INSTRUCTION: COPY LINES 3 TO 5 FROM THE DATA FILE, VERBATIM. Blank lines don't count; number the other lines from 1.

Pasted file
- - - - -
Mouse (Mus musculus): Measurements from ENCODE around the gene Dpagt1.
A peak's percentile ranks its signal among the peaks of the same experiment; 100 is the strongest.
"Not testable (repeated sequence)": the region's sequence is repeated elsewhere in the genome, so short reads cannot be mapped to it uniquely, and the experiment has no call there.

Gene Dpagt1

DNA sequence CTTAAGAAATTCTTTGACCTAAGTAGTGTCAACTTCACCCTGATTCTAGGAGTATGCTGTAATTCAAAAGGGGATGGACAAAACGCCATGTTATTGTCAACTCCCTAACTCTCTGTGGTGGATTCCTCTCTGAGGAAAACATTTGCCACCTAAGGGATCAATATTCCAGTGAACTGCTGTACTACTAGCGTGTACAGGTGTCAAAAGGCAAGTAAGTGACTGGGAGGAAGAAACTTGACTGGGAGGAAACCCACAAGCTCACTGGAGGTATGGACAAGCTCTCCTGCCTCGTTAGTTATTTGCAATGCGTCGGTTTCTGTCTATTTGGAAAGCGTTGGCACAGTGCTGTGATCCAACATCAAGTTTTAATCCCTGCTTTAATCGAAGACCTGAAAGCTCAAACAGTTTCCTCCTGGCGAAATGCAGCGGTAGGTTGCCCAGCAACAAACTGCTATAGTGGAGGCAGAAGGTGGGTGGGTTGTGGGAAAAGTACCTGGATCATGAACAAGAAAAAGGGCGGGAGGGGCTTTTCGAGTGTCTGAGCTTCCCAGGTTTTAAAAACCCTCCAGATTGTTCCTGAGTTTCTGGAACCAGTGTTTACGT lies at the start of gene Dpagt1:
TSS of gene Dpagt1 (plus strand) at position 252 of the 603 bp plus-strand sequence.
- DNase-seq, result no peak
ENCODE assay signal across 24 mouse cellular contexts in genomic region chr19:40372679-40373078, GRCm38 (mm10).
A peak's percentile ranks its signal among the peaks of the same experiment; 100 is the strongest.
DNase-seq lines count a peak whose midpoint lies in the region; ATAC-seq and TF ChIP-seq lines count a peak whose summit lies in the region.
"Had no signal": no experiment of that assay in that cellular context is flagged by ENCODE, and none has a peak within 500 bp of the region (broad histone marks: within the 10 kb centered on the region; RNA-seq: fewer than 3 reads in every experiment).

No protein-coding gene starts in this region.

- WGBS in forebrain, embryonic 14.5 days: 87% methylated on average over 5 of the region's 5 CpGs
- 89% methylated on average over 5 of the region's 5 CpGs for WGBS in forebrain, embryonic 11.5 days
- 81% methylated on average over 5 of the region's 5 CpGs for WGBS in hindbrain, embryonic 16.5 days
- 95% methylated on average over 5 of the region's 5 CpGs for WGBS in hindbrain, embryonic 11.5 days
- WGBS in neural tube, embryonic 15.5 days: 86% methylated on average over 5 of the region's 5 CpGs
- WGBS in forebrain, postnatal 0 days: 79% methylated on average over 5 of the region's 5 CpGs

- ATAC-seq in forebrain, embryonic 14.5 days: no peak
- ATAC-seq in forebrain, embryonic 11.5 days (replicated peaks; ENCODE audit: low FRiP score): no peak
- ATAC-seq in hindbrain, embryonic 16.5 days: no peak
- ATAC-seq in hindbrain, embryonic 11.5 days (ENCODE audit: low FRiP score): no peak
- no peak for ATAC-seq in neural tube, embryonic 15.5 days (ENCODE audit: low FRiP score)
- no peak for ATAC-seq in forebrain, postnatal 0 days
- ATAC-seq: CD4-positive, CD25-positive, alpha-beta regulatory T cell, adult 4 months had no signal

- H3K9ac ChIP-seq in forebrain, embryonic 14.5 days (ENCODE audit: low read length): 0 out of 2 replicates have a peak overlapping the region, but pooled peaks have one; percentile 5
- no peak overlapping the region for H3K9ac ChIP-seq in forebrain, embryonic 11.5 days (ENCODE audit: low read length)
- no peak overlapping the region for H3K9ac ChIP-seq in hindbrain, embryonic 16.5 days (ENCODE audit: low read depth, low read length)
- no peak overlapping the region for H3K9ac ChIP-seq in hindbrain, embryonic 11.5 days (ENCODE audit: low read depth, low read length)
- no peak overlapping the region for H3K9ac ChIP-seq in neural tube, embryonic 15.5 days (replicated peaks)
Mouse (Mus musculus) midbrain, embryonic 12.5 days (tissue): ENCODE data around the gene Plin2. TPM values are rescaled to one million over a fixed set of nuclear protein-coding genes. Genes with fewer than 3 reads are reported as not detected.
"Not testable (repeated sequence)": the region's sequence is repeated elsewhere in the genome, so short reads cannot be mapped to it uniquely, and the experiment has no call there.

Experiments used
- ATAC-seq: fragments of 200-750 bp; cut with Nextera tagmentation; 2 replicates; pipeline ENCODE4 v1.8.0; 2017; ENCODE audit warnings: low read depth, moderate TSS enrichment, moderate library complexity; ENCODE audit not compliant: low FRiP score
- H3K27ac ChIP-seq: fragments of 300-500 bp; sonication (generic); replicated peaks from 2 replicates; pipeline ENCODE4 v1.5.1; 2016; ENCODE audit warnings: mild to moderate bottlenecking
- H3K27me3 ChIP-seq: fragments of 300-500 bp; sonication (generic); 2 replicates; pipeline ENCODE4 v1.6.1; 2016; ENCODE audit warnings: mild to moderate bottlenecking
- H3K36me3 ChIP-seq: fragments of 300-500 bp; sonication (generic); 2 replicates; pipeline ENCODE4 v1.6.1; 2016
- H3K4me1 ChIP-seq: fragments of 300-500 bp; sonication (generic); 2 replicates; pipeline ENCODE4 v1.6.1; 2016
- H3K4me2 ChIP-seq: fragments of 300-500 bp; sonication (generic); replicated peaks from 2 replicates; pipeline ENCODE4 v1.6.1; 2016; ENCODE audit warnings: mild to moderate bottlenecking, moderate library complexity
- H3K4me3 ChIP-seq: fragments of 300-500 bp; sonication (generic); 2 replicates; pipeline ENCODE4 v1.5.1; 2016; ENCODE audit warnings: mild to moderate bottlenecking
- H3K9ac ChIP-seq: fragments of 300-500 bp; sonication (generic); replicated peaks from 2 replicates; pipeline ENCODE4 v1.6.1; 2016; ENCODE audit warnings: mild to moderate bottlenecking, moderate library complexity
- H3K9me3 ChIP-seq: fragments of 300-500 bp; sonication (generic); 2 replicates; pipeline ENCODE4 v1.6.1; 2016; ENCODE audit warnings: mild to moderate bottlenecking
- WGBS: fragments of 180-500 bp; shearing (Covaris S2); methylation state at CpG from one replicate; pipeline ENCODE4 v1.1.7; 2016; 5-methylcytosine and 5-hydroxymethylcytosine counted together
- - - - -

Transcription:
"Not testable (repeated sequence)": the region's sequence is repeated elsewhere in the genome, so short reads cannot be mapped to it uniquely, and the experiment has no call there.

Gene Dpagt1

DNA sequence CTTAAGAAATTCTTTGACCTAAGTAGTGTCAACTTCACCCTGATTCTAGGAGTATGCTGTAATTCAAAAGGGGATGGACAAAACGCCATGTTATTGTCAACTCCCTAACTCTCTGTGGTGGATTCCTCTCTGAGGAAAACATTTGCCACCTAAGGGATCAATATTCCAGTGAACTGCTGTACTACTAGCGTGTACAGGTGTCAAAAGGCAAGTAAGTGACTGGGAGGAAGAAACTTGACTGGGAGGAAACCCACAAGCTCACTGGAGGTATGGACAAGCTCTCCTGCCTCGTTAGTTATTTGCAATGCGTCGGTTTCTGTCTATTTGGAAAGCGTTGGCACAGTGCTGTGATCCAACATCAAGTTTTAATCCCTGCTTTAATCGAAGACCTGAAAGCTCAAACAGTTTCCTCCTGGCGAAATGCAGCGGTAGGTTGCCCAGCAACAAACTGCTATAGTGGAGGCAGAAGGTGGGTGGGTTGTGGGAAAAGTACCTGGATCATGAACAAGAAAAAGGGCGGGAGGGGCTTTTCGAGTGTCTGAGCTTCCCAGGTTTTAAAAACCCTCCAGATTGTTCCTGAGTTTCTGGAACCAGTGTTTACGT lies at the start of gene Dpagt1: